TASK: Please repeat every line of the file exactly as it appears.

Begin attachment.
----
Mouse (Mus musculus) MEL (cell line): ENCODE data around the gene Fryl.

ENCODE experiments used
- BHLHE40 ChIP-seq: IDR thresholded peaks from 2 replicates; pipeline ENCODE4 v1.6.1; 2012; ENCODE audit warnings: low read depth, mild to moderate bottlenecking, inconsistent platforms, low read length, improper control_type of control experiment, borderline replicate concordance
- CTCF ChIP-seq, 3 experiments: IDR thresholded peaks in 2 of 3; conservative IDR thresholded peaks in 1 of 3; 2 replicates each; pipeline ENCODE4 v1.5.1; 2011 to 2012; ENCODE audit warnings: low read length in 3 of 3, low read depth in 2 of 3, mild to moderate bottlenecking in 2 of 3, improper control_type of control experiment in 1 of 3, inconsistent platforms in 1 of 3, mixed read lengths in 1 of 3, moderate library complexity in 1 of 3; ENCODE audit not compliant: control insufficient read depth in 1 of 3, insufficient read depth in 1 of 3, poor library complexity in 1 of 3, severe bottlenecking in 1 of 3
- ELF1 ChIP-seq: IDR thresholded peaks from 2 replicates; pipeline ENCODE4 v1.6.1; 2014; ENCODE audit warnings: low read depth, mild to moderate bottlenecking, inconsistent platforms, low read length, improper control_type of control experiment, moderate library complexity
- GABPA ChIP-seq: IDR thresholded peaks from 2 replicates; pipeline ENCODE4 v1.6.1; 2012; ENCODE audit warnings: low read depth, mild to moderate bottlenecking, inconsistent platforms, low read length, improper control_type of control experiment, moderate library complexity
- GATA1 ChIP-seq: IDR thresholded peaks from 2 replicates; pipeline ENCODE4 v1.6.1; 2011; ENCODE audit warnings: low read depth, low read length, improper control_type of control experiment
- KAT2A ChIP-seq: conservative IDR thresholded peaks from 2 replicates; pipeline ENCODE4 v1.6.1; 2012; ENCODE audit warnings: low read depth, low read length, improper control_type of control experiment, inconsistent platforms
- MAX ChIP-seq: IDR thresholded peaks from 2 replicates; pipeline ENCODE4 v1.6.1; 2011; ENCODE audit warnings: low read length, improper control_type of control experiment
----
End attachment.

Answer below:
Mouse (Mus musculus) MEL (cell line): ENCODE data around the gene Fryl.

ENCODE experiments used
- BHLHE40 ChIP-seq: IDR thresholded peaks from 2 replicates; pipeline ENCODE4 v1.6.1; 2012; ENCODE audit warnings: low read depth, mild to moderate bottlenecking, inconsistent platforms, low read length, improper control_type of control experiment, borderline replicate concordance
- CTCF ChIP-seq, 3 experiments: IDR thresholded peaks in 2 of 3; conservative IDR thresholded peaks in 1 of 3; 2 replicates each; pipeline ENCODE4 v1.5.1; 2011 to 2012; ENCODE audit warnings: low read length in 3 of 3, low read depth in 2 of 3, mild to moderate bottlenecking in 2 of 3, improper control_type of control experiment in 1 of 3, inconsistent platforms in 1 of 3, mixed read lengths in 1 of 3, moderate library complexity in 1 of 3; ENCODE audit not compliant: control insufficient read depth in 1 of 3, insufficient read depth in 1 of 3, poor library complexity in 1 of 3, severe bottlenecking in 1 of 3
- ELF1 ChIP-seq: IDR thresholded peaks from 2 replicates; pipeline ENCODE4 v1.6.1; 2014; ENCODE audit warnings: low read depth, mild to moderate bottlenecking, inconsistent platforms, low read length, improper control_type of control experiment, moderate library complexity
- GABPA ChIP-seq: IDR thresholded peaks from 2 replicates; pipeline ENCODE4 v1.6.1; 2012; ENCODE audit warnings: low read depth, mild to moderate bottlenecking, inconsistent platforms, low read length, improper control_type of control experiment, moderate library complexity
- GATA1 ChIP-seq: IDR thresholded peaks from 2 replicates; pipeline ENCODE4 v1.6.1; 2011; ENCODE audit warnings: low read depth, low read length, improper control_type of control experiment
- KAT2A ChIP-seq: conservative IDR thresholded peaks from 2 replicates; pipeline ENCODE4 v1.6.1; 2012; ENCODE audit warnings: low read depth, low read length, improper control_type of control experiment, inconsistent platforms
- MAX ChIP-seq: IDR thresholded peaks from 2 replicates; pipeline ENCODE4 v1.6.1; 2011; ENCODE audit warnings: low read length, improper control_type of control experiment